This downregulation of receptors, Wenger says, is what drives the obsession and compulsion of addicts to continually pursue the euphoria that accompanied early use, before that downregulation occurred, and it can be a powerful neurological phenomenon to overcome.
“When you stop, for a period of time, it’s not uncommon to need some help, chemically, whether that’s Vivitrol (naltrexone) to reduce the cravings or Suboxone (buprenorphine) or methadone,” Wenger says. “It would be nice to get people off of all drugs, but that may not be realistic — or safe — for some people.”
“If you’re an active addict, you’re more likely to die in your addiction than you are if you switch to methadone or long-term Suboxone maintenance,” adds Dr. Scott Anderson, the Clinical Director at Cornerstone of Recovery. “If the idea is to reduce the harmful effects of opiate addiction, it makes perfect sense to use Suboxone or methadone. I believe that it does save lives, because there are some people who would be dead if they weren’t on a maintenance program.”
Cornerstone and M.A.T.: Building a Life Instead of Just Staying Alive
However, if avoiding death is the only baseline, then recovery would be a far less attractive proposition. Yes, keeping addicts and alcoholics alive is paramount, because recovery doesn’t exist in a lifeless void, but when it comes to Cornerstone of Recovery and M.A.T., we believe that life involves so much more than simply existing. It’s far too easy to draw parallels between a meaningless existence in active addiction, when those who suffered did little more than hang on from one day to the next, and the listless monotony of a life in which the issues, traumas, family of origin problems and emotional dysregulation continue to cause mental, spiritual and psychological damage.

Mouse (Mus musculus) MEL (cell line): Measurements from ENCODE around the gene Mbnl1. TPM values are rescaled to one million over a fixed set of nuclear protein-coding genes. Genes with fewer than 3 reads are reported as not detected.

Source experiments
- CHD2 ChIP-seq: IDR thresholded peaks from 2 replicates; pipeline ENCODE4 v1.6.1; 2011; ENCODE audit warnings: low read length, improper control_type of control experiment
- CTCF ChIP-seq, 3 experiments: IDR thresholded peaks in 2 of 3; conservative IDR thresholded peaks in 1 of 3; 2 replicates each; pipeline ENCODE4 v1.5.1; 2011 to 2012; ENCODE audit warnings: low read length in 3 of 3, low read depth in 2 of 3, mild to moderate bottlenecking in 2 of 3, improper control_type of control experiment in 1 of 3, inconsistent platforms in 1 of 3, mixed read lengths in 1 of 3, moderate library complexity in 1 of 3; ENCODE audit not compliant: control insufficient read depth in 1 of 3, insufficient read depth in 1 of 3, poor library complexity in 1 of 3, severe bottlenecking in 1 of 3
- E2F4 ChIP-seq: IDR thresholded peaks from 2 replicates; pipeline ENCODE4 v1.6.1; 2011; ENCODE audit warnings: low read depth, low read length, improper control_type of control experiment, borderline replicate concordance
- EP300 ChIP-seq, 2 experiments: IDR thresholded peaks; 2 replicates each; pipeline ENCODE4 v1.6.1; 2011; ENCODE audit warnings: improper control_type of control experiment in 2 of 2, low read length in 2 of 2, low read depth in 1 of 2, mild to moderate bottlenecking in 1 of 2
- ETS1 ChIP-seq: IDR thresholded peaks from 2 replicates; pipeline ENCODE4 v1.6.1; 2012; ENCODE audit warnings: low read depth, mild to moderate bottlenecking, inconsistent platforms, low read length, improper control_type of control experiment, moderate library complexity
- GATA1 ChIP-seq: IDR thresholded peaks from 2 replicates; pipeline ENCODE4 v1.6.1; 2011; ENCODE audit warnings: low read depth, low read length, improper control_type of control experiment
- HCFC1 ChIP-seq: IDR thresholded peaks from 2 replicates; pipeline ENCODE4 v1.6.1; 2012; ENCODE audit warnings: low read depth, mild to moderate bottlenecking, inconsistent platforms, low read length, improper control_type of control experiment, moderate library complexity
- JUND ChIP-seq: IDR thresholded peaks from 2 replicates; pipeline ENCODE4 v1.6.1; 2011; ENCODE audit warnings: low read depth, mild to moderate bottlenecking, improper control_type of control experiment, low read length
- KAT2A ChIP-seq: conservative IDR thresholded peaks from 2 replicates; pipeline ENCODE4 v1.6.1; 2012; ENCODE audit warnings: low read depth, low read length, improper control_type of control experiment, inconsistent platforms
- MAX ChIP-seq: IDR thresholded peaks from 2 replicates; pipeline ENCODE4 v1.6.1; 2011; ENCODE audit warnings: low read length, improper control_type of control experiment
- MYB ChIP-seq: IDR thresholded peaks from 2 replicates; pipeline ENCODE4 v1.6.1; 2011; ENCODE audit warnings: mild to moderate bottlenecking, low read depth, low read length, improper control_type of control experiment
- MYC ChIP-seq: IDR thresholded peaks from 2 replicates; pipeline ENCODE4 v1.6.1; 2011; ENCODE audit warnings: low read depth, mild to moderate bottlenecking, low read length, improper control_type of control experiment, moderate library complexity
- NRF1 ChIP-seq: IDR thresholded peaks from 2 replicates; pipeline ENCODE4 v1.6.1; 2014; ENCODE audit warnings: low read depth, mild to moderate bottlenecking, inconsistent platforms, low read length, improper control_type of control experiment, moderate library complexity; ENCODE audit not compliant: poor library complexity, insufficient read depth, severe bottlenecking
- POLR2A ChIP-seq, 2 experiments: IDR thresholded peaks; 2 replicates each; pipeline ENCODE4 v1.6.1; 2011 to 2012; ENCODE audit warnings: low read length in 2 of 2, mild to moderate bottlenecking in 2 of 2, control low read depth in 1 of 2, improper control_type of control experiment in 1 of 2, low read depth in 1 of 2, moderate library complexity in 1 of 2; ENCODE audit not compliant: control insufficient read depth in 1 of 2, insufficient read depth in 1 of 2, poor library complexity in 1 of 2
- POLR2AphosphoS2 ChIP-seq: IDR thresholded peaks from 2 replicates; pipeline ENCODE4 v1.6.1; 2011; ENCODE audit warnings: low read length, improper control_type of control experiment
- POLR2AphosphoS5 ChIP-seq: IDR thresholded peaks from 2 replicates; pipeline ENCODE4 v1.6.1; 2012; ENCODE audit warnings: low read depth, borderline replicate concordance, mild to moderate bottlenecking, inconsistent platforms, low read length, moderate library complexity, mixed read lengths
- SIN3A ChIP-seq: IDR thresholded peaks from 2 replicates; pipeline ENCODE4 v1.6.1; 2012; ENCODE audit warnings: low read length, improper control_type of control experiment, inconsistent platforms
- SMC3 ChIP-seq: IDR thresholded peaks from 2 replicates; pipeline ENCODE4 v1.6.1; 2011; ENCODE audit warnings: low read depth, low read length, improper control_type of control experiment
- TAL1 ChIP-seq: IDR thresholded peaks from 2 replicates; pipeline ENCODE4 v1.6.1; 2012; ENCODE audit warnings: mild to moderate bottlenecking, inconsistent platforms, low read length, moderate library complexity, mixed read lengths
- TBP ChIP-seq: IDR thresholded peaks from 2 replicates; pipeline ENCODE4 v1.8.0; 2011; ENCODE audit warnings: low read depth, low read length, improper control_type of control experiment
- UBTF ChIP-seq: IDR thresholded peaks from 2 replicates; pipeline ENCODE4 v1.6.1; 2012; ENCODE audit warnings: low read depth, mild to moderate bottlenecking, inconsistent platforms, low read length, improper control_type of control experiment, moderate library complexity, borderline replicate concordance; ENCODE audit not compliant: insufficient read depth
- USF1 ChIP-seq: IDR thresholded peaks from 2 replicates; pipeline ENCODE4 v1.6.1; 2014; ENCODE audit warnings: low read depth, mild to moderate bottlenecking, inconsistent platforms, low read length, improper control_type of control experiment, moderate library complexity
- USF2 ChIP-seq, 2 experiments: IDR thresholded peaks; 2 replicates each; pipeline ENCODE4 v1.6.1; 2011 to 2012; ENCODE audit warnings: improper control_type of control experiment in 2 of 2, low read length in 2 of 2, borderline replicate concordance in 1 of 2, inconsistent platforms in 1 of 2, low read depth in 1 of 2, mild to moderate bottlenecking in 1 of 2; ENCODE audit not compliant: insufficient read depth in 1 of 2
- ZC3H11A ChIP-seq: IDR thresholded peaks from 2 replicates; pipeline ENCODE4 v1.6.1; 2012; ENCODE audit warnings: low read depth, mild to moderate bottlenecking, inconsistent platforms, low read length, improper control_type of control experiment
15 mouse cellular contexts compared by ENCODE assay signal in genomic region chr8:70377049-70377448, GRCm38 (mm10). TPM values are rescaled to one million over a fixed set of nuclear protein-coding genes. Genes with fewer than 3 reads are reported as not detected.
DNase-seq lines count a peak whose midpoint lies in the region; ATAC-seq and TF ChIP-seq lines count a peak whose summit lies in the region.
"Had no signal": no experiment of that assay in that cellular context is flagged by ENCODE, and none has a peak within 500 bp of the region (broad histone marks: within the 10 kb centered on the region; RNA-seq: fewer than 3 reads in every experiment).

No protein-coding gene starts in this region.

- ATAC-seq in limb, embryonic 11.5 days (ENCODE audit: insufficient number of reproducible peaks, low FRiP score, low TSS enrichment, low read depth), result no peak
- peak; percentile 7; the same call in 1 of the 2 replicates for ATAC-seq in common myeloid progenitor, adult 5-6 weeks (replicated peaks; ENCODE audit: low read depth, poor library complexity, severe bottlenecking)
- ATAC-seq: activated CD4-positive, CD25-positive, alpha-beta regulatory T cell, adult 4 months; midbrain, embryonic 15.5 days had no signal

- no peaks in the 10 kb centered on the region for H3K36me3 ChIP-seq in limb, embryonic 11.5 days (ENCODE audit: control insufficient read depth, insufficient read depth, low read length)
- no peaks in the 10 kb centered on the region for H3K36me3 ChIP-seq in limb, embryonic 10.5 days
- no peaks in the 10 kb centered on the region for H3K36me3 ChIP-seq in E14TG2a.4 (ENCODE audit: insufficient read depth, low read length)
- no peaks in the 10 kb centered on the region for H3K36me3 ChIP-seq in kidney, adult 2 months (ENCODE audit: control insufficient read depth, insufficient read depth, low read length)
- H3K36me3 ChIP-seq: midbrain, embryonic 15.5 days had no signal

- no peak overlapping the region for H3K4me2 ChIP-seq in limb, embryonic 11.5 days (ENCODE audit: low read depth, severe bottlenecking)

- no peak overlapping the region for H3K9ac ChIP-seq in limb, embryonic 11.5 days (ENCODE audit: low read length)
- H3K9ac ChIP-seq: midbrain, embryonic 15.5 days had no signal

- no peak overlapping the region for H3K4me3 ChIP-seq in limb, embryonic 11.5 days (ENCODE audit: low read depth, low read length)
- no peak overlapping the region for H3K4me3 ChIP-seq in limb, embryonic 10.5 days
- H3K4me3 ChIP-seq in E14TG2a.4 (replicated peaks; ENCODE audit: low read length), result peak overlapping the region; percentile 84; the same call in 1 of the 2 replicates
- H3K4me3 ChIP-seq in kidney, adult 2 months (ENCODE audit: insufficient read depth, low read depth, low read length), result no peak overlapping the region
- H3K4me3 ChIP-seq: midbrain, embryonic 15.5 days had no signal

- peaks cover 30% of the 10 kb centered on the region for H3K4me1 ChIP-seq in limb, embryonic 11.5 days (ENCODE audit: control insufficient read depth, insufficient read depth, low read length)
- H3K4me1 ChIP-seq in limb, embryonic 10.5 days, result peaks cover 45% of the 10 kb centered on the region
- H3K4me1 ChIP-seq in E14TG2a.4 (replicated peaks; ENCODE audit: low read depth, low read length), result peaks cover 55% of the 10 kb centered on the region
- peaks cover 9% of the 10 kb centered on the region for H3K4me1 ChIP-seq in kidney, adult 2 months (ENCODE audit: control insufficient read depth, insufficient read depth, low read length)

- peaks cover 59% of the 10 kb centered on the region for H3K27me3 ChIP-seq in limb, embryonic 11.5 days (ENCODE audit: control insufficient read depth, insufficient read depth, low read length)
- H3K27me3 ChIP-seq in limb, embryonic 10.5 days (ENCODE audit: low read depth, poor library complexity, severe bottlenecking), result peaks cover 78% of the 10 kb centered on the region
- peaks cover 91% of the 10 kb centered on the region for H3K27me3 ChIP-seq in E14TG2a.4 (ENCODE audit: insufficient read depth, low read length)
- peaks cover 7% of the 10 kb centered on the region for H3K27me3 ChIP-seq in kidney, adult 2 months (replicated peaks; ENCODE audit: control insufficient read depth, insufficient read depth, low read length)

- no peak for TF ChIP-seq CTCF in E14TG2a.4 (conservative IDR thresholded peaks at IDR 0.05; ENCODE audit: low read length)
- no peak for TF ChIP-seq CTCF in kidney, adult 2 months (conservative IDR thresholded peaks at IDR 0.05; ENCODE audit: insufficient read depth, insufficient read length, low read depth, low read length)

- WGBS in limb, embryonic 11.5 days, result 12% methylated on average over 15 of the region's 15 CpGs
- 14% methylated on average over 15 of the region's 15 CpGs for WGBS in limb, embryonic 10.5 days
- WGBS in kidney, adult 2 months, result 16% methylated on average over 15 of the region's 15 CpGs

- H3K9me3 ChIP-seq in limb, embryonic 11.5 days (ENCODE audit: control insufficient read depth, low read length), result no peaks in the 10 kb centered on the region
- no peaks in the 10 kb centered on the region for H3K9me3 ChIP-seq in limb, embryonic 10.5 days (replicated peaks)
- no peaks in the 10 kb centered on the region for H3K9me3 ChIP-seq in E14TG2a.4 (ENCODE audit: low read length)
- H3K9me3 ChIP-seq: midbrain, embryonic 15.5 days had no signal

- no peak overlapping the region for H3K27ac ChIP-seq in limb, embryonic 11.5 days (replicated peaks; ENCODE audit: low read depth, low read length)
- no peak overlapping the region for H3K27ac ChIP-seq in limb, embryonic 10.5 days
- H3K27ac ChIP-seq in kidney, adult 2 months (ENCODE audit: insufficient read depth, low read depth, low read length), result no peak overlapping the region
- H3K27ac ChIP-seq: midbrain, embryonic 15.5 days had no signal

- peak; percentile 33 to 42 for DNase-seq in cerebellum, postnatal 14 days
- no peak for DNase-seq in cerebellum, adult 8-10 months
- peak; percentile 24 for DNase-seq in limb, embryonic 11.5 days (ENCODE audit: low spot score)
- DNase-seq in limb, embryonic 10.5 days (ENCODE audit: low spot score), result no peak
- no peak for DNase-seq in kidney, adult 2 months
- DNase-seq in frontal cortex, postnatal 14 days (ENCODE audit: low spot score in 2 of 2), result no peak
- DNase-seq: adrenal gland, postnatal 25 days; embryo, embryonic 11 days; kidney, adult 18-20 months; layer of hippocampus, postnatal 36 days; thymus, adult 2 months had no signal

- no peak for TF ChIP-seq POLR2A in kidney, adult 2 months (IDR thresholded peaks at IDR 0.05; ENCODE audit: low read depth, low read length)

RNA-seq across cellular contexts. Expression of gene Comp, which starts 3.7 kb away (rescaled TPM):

And that doesn’t even begin to touch the vast numbers of patients who seek addiction treatment for multiple substances. It is rare, Anderson points out, that those who come to Cornerstone for help have a problem with a single drug.
“Opioid addiction is just part of a larger addiction picture,” Anderson says. “So much emphasis has been placed on it in the past few years that many people have lost sight of the big picture — which is that addiction is the problem, not just opiates. Many people who abuse opiates also abuse other substances, and I think that’s an overlooked aspect of a problem that M.A.T. can’t fully address.”
That’s one area where M.A.T. can and does fall short. While there are a great many long-term maintenance programs that provide behavioral health therapy in addition to methadone and buprenorphine, there are also many that provide no wrap-around behavioral health care whatsoever. And even when there is, the efficacy can sometimes be questionable, says Dr. Lane Cook, Chief of Psychiatric Services at Cornerstone of Recovery.
“There have been studies of Suboxone (maintenance) alone and Suboxone with therapy, and they both had the same outcomes — because even if they were attending the therapy, they just wanted the Suboxone,” Cook says.
And the very nature of addiction, adds Travis Pyle — Director of Medical Services at Cornerstone of Recovery — means that those on Suboxone (or methadone) maintenance have a greater chance of abusing those drugs, or who want to eventually taper and quit those drugs but find they’re unable to because of just how strong they are.